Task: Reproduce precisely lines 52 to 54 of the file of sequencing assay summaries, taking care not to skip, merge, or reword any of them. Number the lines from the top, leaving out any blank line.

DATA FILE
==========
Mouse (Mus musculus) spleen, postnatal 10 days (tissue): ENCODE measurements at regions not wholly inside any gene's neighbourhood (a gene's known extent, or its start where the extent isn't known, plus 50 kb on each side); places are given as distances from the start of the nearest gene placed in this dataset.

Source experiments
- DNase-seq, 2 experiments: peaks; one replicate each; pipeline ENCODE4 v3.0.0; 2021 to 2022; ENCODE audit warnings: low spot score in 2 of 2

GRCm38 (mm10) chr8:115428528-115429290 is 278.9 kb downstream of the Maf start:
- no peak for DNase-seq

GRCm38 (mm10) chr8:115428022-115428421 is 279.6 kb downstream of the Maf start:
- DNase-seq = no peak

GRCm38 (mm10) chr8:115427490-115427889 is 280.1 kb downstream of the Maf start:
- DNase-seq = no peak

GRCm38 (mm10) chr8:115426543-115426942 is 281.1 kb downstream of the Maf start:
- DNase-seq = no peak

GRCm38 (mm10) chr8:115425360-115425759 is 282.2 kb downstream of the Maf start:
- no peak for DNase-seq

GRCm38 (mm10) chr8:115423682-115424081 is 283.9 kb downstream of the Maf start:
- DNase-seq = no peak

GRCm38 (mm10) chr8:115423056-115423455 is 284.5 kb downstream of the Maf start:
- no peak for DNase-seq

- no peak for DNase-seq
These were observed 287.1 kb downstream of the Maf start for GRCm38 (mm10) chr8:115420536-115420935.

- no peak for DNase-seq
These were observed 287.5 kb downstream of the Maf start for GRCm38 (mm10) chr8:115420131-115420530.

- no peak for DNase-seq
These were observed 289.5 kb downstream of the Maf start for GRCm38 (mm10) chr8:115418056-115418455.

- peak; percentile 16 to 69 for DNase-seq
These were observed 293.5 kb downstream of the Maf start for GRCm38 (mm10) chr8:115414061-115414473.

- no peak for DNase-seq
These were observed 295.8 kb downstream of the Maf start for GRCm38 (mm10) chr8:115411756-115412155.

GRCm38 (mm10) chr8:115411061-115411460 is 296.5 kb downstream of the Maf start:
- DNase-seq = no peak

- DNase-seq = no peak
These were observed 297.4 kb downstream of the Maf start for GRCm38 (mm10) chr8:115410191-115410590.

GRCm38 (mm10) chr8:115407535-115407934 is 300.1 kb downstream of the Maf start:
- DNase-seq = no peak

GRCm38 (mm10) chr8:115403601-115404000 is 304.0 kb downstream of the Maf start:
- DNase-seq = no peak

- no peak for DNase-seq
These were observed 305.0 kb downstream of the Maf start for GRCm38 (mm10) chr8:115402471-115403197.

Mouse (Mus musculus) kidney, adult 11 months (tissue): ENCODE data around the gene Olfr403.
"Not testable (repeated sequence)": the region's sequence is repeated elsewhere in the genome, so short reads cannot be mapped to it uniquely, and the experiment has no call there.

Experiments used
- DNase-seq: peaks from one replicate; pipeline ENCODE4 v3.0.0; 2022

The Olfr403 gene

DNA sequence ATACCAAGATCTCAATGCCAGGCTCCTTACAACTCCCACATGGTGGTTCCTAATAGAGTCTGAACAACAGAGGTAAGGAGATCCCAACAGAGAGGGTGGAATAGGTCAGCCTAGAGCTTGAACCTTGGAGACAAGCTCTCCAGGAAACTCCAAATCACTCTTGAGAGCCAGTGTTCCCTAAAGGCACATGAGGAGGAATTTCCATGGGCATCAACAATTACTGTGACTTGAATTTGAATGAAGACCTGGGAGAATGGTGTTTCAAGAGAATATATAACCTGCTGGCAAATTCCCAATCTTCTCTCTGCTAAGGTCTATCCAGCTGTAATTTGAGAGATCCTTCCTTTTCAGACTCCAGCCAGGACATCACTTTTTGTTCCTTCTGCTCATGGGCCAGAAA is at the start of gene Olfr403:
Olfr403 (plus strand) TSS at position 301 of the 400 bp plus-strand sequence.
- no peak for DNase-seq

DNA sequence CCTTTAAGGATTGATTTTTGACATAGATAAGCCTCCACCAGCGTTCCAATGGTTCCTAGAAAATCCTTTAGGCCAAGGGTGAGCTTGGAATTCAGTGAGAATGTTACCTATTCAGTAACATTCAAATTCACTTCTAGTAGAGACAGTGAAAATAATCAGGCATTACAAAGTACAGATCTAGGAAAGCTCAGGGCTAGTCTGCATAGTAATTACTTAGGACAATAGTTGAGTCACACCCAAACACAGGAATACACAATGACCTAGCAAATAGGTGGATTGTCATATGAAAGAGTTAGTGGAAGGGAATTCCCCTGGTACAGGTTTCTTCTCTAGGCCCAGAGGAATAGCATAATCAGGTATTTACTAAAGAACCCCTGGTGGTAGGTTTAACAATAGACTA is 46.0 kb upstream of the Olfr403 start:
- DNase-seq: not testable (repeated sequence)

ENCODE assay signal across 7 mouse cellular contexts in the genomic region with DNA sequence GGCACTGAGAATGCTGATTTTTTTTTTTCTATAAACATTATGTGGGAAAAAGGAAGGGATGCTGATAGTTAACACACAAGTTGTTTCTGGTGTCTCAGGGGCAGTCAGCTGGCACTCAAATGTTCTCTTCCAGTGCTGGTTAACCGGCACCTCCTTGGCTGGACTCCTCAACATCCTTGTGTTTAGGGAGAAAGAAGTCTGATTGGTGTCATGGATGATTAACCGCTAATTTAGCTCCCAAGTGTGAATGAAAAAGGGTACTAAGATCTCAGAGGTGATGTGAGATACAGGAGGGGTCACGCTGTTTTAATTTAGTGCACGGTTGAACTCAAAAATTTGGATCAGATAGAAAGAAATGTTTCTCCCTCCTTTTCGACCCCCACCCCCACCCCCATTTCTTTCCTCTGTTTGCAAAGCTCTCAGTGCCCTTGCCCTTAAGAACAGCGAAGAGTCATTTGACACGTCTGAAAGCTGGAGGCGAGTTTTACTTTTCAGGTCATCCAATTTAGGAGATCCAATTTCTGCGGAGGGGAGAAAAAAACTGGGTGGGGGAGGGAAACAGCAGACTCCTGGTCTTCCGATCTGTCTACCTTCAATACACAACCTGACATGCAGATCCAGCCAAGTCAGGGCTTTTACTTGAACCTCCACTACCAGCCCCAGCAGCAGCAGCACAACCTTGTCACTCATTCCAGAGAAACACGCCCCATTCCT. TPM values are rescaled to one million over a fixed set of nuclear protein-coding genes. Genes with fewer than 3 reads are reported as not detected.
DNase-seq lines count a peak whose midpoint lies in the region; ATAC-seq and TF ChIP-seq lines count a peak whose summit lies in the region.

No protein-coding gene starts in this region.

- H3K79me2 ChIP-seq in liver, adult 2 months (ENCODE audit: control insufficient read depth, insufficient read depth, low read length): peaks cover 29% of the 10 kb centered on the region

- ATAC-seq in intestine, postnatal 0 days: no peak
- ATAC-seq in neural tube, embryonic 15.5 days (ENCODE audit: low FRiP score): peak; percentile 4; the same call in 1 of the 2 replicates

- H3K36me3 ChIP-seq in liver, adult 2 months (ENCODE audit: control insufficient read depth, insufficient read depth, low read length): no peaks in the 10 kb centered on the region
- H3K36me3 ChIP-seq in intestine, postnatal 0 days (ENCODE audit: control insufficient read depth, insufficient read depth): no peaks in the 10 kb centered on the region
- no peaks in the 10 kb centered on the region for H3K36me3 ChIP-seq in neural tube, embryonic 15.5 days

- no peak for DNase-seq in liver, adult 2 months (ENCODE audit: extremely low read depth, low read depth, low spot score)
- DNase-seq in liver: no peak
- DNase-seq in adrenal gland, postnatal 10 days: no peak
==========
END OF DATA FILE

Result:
- ATAC-seq in intestine, postnatal 0 days: no peak
- ATAC-seq in neural tube, embryonic 15.5 days (ENCODE audit: low FRiP score): peak; percentile 4; the same call in 1 of the 2 replicates

- H3K36me3 ChIP-seq in liver, adult 2 months (ENCODE audit: control insufficient read depth, insufficient read depth, low read length): no peaks in the 10 kb centered on the region